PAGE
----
The family court determined that Mother had developed a more appropriate parental relationship with the child than Father. This conclusion was supported by the testimony of Dr. Paul E. Van Wyke who conducted psychological evaluations at the request of the Guardian ad Litem. After assessing both parties and the child, Dr. Van Wyke recommended that custody be granted to Mother. Doctor Van Wyke based his recommendation, in part, on his conclusion that Mother would more likely promote the individuation of the child and foster a healthy sense of his independence. Doctor Van Wyke noted that after Father remarried, he and the child still slept in the same bed while the new wife slept in a different bed. Furthermore, Dr. Van Wyke observed that Mother seems to be more willing to appropriately discipline the child when needed. Although Dr. Van Wyke acknowledged that Father would make a suitable primary custodian, he noted Father has developed a competitive rather than cooperative relationship with Mother.

As to Father's implication that the family court failed to adequately consider the child's close relationships with his nearby family, we note the court specifically conditioned the award of primary custody to Mother upon Mother moving to Kershaw County. Thus, we find no merit in Father's contention.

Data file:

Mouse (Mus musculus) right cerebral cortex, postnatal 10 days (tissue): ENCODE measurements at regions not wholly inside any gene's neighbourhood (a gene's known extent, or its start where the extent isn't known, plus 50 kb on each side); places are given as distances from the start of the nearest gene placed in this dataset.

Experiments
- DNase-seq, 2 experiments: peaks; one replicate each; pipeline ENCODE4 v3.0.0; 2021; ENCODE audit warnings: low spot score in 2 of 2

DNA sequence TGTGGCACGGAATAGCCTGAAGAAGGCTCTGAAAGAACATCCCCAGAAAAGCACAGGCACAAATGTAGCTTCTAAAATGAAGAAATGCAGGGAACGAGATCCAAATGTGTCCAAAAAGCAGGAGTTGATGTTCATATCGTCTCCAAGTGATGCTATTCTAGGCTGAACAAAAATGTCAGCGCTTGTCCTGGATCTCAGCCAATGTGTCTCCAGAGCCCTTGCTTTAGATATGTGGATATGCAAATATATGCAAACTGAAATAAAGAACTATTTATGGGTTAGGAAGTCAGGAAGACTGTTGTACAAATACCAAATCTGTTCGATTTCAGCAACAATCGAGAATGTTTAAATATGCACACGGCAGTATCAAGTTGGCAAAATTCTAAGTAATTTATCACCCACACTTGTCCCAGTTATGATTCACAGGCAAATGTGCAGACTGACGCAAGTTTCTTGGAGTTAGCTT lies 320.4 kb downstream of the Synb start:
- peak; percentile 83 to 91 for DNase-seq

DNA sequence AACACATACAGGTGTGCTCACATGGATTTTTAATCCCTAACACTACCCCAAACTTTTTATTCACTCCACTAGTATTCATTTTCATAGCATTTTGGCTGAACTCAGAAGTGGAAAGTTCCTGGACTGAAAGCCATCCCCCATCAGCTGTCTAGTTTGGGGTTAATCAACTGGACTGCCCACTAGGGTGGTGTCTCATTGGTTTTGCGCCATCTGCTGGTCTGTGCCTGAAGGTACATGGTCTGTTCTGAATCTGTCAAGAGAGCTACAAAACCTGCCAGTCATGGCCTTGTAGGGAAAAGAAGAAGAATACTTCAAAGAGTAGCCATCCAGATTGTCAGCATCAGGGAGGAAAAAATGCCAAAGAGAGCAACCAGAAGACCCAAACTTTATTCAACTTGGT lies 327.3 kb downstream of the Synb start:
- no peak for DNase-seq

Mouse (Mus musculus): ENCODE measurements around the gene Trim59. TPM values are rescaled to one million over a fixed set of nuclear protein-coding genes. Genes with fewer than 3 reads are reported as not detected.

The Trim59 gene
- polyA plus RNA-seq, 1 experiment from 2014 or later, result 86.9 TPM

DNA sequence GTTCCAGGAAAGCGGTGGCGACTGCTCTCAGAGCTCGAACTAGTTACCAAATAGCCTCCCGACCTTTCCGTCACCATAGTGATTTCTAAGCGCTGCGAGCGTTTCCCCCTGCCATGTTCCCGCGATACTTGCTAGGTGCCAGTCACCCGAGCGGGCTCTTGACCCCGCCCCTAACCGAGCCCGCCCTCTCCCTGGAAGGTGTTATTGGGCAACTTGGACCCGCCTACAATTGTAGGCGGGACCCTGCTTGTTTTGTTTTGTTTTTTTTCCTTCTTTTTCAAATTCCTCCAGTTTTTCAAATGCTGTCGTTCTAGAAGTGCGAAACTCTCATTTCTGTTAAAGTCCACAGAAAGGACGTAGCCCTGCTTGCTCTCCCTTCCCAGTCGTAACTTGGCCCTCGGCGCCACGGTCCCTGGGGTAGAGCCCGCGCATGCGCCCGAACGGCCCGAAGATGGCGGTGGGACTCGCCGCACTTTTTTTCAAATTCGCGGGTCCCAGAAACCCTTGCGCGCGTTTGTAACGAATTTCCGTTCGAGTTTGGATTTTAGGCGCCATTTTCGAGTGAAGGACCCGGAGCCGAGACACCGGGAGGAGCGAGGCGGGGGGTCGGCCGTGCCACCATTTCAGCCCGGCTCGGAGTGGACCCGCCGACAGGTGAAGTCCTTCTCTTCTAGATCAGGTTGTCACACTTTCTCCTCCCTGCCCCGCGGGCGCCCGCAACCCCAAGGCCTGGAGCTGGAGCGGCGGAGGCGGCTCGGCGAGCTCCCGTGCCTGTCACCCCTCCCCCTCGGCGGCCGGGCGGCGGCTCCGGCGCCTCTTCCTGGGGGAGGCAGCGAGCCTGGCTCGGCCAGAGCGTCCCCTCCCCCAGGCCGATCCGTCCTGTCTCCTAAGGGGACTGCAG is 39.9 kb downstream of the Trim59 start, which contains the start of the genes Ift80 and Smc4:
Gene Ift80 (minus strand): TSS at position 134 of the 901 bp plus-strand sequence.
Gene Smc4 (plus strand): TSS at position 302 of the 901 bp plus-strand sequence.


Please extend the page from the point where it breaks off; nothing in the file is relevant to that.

We recognize that custody determinations are difficult, especially in a case such as this where both parties appear to be capable and loving parents. However, based upon the record before us and the granting of appropriate deference to the family court that had the opportunity to view the witnesses and observe their demeanor, we find no abuse of discretion on the part of the family court in awarding primary custody to Mother. See Pountain, 332 S.C. at 136, 503 S.E.2d at 760 ("Custody decisions are matters left largely to the discretion of the trial court."); Wilcox, 304 S.C. at 93, 403 S.E.2d at 144 (indicating that an appellate court should accord due deference to trial court findings when matters of credibility are involved).

Accordingly, the decision of the family court is

AFFIRMED.

HEARN and HUFF, JJ., concur.